Fix it Friday: B&O Train Station

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Did you know Sketchfab offers many tools to improve the look of your model after uploading? I’ll illustrate it here today on a 3D scan by elevatedelement that caught my eye. The scene was captured using a drone and the result is quite interesting. I was convinced though that with a few simple steps, I could drastically enhance its presentation here. I asked for his permission to use his model as an example and today I’ll take you through the process.

Let’s start with the original model that elevatedelement uploaded:

Go ahead and give it a try.

Fixing the orientation

The first thing you’ll notice is that the model is a bit hard to navigate. You’ll run in to some limits that prevent you from fully exploring it. This happens because in the world of 3D, there are different standards to define what’s ‘up’. In most cases, you can fix this using the ‘Model Orientation’ widget on the 3D settings screen:

The orientation widget

Once you start playing with these values, a grid (the ‘ground’) with three colored axes appears. The blue axis is ‘up’ – so change your view to match it. Then, select an axit and change the rotation until the model best matches the floor and up axis. Don’t worry too much about getting it exactly right.

Here’s what my model looks like after fixing the orientation:

[Model after reorienting]

Click the blue ‘Save Settings’ button before you continue.

Tip: especially with 3D scanning, scenes are sometimes off by odd angles. In these cases you may not be able to fix the orientation with our widget alone as it only allows for increments of 90 degrees. If this happens, load your model into a 3D app for more precise orientation, then re-upload to Sketchfab.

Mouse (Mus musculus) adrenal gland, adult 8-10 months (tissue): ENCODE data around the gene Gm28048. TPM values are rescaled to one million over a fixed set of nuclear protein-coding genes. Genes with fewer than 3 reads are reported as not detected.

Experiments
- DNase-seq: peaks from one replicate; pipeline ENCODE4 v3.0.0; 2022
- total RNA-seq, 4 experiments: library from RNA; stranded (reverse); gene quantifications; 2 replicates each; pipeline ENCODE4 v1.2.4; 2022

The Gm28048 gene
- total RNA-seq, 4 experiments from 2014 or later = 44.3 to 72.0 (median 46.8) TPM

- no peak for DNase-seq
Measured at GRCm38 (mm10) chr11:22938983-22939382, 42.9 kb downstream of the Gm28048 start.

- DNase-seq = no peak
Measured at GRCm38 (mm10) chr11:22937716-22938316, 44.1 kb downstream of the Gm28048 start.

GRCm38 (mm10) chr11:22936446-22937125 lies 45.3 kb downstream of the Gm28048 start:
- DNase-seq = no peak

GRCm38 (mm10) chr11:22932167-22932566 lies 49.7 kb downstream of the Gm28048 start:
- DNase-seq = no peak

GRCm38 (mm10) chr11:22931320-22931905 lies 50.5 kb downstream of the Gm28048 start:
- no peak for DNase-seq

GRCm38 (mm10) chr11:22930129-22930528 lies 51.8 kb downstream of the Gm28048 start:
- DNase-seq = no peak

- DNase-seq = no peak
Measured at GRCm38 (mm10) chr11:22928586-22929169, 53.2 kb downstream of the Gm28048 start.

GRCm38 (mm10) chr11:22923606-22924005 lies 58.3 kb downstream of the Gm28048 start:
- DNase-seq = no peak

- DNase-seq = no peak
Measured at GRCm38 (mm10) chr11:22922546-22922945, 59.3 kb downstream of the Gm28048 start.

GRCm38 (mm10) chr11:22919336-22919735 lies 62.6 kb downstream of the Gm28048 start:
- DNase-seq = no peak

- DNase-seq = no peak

A better lighting mode

By default, Sketchfab will light your scene with three lights. If you’re scanning a model this is not necessary as the light is essentialy ‘baked’ into your model. Adding our lighting will make it look worse – darker and sometimes oddly shiny.

Select the ‘Shadeless’ shading mode from the Scene tab to disable all lighting. Here’s what the same scene looks like now. Much brighter, isn’t it?

Model in Shadeless mode

Sharpening it up

Now you may think your scan already looks pretty good, but wait until you’ve seen the next step: using a ‘camera effect’ to add a bit of sharpness to your textures. Open the camera effects pane and enable the Sharpness effect. Now play with the value until you’re satisfied – don’t go overboard as it’ll create some nasty artefacts!

The sharpness settings

My recommendation here is to lower the sharpness value until you think the model looks identical to the original. Then toggle the filter off and on to see the difference – you may be surprised!

Here’s our train station after ‘cleaning our lens’:

Sharpness applied

Save your settings.

Frame your model

First impressions are the most important of course, so now we’re going to make sure that the thumbnail image in the gallery and the initial view look great. You can do this from the 3D Properties screen, but I prefer to return to the model page – click ‘exit’ to return.

Now move, scale and rotate your model until you’re satisfied with the view. When done, click ‘Take screenshot’.

Take screenshot

Wrapping up: adding categories and tags

To wrap things up, let’s make sure other people can easily find our model. So select ‘Settings’ and then ‘Properties’ and add the relevant information. I put this model in the 3D Scanning/Outdoors category and then added some relevant tags.

Adding categories and tags

And there you have it! In just a few minutes I improved the looks of this model, made it easier to navigate, made the initial view better and finally made sure others will find it. Not bad eh?

If you have any questions just leave a comment below, or visit our Support forum – we’re always around to help.

I’d love to hear more about your experiences with these tips!

 

About the author

Bart Veldhuizen

Head of Community at Sketchfab. 3D Scanning enthusiast and Blenderhead. Running BlenderNation in my spare time.


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